It's a novel concept, taking a game's template and making something completely new and different out of it. You'd think that, when you're literally reusing the framework of one game for another you'd get something similar to the original. But in the case of Far Cry 3: Blood Dragon, well, the result is pretty unique.
Blood Dragon is at its heart the Far Cry 3 experience. You are on an island. You can roam around that island at will. That island is littered with enemy outposts that you can take over. Each of those outposts has a bounty board of sorts that launches sidequests.
Beyond that, Blood Dragon has nothing to do with Far Cry 3 or its plot. This game is not about Jason Brody. It is not Super Serious Art trying to make Some Profound Statement. It is, instead, a video game version of what Ubisoft believes to be an 80s-ish vision of the present, one in which North America is a nuclear wasteland in 2007 after the US nuked Canada to prevent a Soviet Invasion. Also, Michael Biehn is the hero. Of course.
But Blood Dragon is certainly today's vision of an 80s version of today, and that's never more evident than in the color palette, which is all neon blues and greens and pinks. Even enemy blood is a light blue color. It's all quite pretty, and it crafts a presentation that is quite appealing, particularly in its contrast to normal game color palettes. Though all of Blood Dragon takes place at night, it's all bright and colorful.
This game is, first and foremost, a joke. At the start of the game, you are presented with this prompt:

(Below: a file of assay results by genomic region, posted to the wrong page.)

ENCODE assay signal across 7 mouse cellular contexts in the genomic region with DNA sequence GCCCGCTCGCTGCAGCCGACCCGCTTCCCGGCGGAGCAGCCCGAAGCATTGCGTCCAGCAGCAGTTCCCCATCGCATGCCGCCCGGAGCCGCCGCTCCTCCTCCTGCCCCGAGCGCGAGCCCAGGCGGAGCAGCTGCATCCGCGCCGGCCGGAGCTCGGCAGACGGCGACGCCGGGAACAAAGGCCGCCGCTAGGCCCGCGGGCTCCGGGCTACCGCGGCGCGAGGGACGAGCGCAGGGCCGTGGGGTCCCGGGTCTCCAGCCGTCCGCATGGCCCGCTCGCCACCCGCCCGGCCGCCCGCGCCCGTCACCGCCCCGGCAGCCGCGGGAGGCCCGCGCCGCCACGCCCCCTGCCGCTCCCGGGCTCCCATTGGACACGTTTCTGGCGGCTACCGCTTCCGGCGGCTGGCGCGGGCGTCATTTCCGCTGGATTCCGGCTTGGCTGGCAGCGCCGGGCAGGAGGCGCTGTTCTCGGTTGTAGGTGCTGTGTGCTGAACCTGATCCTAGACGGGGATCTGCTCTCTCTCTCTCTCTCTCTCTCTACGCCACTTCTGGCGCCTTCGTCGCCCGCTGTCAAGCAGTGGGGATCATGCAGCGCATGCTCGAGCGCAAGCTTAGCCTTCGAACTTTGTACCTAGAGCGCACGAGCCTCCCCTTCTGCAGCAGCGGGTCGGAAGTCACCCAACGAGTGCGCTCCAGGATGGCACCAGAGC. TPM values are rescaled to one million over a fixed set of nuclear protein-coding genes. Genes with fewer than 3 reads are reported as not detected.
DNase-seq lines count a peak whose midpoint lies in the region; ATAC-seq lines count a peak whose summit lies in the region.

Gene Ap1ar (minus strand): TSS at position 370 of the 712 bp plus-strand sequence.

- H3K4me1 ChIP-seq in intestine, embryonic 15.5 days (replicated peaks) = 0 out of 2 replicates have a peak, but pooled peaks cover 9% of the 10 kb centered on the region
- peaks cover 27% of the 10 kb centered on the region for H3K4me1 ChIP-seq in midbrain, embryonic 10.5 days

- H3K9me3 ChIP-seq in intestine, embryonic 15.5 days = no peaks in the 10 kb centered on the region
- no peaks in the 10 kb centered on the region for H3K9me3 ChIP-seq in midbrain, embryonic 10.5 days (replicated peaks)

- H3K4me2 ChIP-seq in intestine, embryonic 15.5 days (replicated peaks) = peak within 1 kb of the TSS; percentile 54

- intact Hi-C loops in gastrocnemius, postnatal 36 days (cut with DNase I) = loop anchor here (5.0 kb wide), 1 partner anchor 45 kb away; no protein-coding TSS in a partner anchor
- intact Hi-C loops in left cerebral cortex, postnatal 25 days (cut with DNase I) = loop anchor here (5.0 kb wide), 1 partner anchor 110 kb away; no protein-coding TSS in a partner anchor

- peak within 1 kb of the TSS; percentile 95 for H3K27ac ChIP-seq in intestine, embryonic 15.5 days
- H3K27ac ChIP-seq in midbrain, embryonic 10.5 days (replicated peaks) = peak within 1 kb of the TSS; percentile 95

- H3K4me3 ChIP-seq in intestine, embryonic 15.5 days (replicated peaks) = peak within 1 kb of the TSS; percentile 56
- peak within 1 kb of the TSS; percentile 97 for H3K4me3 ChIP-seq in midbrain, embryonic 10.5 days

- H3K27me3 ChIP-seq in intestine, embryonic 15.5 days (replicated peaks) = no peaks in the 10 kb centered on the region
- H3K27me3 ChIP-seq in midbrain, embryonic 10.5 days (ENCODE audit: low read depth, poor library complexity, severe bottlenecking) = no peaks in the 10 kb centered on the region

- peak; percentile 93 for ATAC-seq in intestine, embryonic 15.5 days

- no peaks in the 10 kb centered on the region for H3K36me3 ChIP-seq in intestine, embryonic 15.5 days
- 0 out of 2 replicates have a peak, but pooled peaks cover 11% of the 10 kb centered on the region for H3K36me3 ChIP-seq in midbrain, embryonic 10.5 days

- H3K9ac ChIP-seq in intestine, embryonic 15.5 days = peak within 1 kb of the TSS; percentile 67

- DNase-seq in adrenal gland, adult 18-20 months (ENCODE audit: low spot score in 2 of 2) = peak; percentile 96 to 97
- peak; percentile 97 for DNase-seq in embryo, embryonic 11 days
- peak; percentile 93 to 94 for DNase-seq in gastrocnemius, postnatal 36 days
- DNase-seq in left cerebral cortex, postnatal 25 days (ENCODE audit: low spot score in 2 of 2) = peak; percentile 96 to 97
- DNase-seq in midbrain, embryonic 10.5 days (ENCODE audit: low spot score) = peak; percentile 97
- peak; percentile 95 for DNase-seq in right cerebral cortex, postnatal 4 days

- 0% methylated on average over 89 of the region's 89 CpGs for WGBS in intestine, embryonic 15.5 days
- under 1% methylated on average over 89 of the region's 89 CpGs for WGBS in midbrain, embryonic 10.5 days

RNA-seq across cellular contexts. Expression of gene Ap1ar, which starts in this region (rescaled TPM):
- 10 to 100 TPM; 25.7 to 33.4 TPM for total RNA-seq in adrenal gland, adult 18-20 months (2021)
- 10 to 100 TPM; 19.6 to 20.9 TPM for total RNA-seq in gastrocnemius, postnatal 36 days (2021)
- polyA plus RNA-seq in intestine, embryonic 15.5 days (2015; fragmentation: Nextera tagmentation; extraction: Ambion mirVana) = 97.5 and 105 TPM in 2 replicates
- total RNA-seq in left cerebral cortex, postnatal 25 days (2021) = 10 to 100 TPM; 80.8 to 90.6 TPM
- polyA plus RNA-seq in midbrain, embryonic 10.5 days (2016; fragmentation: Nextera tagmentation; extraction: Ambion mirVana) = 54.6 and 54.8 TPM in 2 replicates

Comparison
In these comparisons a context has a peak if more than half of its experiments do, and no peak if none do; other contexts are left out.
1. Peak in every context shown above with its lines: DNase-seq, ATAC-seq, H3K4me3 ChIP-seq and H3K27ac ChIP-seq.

I don't know how any game could set a tone more clearly than that, and everything that follows stays true to that. There is not a serious bone in this game's body; the entire tale of this lone cybercommando taking on a renegade soldier trying to launch missiles loaded with the blood of the titular Blood Dragons (which litter the island) is positively covered in winks and nods. And Michael Biehn's hero manages to be an even better macho comic hero than Duke Nukem or Serious Sam ever were. I say that as a testament to Biehn's performance and the lines written for him more than a slight against those iconic characters.
Though during gameplay nobody is going to mistake Blood Dragon for a game built on the Doom engine, it does share one very important aspect with its forebear Star Wars: Dark Forces and many other early 90s story games – the plot is told through rudimentary semistatic drawings with voice overs. Anybody with a 20+ year gaming history will see these primitive cutscenes and feel right at home.
Since Blood Dragon is a game that is only $15, you should keep your expectations in line as far as how much content this game will provide. If you're intent on liberating all the outposts and completing all the side missions to earn all the weapon modifications, you'll have plenty to keep you occupied. But if you stick to the main path, you'll discover the story only contains seven missions, and you should be able to beat those in about three hours. But I can't bring myself to complain about that, seeing as how the experience is remarkably entertaining, so much so that I might actually play the damn thing again.
But it is clear in some spots that the development team was working within some strict budget and time constraints, and that fact is never more obvious than in Blood Dragon's ending. This is a game that is quite directly about one soldier taking on another, but there is no climactic battle, as the final confrontation takes place only in cutscenes. The final mission builds its momentum to a wild peak, only to not pay it off. Gameplay just ends rather abruptly.
Even so, Blood Dragon is a fine, polished, utterly entertaining piece of work, and it doesn't wear out its welcome in the least. I would say, indeed, that the result here is ultimately more satisfying than that of the original game.